During the test, the containers were transported from China to Canada without any problems. ZIM and pilot participants of the experiment successfully issued, transmitted and received original electronic documents through the decentralized network.
Consulting company Accenture is also developing a blockchain-based system to replace the traditional consignment and the consolidated source of “truth” for all interested parties in the supply chain.
How it is now. Supply chains have become so complex that the average consumer is unable to trace the origin of the goods and confirm its authenticity. As a result, the pharmaceutical and grocery industry is connected to scandals and court challenges because of fake, counterfeit or damaged products.
Only according to official Interpol and WHO data, 1 million people die every year from counterfeit drugs. Because, according to researches, 1% of drugs in developed countries and 10% of drugs in the world are fake. Another 8.5% of all pharmaceutical products simply spoiled due to inadequate transportation conditions.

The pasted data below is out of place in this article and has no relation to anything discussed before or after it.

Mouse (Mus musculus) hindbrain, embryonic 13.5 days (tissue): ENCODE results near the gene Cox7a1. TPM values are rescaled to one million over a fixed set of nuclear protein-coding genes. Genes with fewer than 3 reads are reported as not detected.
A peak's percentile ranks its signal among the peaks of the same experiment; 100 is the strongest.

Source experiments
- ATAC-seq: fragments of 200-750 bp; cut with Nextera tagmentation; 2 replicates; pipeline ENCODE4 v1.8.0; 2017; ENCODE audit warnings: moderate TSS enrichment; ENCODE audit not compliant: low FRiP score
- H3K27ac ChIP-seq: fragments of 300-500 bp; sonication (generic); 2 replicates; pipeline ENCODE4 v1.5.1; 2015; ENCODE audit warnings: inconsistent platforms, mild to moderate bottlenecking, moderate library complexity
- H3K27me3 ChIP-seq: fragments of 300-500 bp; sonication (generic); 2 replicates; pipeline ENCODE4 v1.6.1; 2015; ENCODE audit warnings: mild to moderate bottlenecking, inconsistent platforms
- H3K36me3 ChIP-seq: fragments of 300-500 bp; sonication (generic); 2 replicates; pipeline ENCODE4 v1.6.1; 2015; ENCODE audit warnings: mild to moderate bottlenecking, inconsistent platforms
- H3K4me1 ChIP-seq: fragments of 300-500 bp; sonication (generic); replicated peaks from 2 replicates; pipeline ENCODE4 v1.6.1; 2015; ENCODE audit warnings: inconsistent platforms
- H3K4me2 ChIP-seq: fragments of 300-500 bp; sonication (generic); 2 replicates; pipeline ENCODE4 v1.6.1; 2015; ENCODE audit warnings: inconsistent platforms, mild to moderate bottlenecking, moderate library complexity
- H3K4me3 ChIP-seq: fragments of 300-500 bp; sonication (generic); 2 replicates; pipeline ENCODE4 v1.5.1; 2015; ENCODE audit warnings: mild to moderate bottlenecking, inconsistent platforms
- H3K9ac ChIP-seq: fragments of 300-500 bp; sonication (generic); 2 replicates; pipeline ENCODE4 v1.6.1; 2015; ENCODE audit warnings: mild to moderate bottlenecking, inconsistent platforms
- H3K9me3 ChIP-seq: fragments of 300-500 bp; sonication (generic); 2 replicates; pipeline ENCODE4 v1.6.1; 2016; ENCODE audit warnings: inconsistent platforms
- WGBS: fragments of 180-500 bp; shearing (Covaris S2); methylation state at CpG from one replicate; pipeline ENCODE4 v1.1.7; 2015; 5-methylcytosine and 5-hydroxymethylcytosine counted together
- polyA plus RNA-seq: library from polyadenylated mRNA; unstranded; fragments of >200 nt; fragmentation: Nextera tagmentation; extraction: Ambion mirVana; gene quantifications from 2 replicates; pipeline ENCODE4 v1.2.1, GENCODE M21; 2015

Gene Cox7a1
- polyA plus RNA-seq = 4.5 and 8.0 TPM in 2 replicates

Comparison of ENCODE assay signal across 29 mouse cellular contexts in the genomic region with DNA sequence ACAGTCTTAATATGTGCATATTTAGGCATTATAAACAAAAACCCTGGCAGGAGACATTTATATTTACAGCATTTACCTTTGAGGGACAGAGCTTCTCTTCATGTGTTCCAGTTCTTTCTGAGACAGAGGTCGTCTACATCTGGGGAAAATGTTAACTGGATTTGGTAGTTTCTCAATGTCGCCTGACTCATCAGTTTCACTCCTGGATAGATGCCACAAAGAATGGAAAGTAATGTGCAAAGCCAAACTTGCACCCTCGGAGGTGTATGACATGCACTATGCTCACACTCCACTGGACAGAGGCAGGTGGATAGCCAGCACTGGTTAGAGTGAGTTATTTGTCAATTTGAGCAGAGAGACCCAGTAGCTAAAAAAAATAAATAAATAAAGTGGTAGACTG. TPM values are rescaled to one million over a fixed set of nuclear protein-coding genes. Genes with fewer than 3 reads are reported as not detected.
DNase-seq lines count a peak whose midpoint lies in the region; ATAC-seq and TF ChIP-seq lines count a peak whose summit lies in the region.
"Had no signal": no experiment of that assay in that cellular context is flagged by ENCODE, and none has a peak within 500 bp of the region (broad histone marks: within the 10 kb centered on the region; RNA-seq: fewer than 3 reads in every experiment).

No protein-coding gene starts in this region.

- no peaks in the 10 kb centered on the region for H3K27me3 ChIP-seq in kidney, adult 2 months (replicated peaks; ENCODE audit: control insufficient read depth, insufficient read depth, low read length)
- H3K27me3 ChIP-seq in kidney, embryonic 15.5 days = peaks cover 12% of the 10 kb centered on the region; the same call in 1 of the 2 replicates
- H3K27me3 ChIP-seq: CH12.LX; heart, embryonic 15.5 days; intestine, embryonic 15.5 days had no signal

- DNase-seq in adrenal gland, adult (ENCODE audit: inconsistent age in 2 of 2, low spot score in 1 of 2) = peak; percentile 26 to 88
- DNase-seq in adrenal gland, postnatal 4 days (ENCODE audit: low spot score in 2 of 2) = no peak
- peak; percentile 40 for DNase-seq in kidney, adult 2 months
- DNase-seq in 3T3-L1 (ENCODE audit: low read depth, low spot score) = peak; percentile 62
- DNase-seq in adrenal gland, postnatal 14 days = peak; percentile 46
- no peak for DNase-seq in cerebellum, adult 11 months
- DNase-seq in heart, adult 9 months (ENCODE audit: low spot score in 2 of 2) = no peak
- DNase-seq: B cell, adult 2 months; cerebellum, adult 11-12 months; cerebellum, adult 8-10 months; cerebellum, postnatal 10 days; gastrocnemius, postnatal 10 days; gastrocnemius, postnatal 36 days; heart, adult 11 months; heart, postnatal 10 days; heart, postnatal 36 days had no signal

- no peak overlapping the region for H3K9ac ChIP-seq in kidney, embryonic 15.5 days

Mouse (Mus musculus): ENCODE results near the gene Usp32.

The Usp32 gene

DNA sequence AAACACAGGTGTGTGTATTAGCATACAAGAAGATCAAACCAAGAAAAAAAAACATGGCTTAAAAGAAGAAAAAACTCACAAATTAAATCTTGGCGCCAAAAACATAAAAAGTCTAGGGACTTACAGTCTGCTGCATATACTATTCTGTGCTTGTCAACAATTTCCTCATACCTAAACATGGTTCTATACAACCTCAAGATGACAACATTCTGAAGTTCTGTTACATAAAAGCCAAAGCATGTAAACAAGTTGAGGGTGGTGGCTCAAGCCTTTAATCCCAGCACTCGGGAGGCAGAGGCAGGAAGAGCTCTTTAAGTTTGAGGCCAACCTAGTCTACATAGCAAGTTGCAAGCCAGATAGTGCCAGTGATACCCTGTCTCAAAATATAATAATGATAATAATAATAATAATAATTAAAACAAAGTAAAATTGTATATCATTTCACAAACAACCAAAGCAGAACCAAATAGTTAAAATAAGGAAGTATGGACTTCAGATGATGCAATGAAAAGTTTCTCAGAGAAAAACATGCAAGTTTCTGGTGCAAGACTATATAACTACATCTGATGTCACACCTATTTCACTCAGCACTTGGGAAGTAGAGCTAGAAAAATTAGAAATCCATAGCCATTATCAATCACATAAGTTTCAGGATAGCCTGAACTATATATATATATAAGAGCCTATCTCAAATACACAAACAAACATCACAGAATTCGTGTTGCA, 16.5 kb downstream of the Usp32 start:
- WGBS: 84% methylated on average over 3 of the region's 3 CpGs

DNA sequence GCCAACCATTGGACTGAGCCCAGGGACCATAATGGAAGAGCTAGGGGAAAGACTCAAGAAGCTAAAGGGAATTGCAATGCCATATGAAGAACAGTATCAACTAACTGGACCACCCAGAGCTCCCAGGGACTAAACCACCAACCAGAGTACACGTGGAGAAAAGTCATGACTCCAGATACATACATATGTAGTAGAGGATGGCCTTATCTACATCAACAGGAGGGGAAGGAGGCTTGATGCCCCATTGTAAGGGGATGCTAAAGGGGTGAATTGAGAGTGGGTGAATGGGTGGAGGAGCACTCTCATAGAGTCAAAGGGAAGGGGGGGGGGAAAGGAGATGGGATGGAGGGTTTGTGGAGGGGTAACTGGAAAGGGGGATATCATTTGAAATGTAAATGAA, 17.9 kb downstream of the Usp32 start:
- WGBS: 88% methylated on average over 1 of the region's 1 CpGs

How it will be with the blockchain. Every time a product passes from hand to hand, this transaction is recorded in the blockchain, which creates a continuous history of product moving along the sales chain from the manufacturer to the shelf in a supermarket or drug-store. Thanks to this, you can improve the following issues:
- recording the moment of assets transfer and their quantity – such as containers, pallets, trailers – when moving goods along the sales chain;
- tracking orders for the sale or purchase, sending and changing delivery notifications, receipts, contracts or other documents that are related to the transportation of goods;
- assignment of certain properties to products or verification of certificates, for example, verification of the authenticity of the product’s origin or whether it is organic;
- binding of physical goods, containers, transport and equipment with serial numbers, key numbers, bar codes using RFID tags (radiofrequency identifier);
- information exchange about the process of collecting products, production, delivery, financial estimates and handling of products.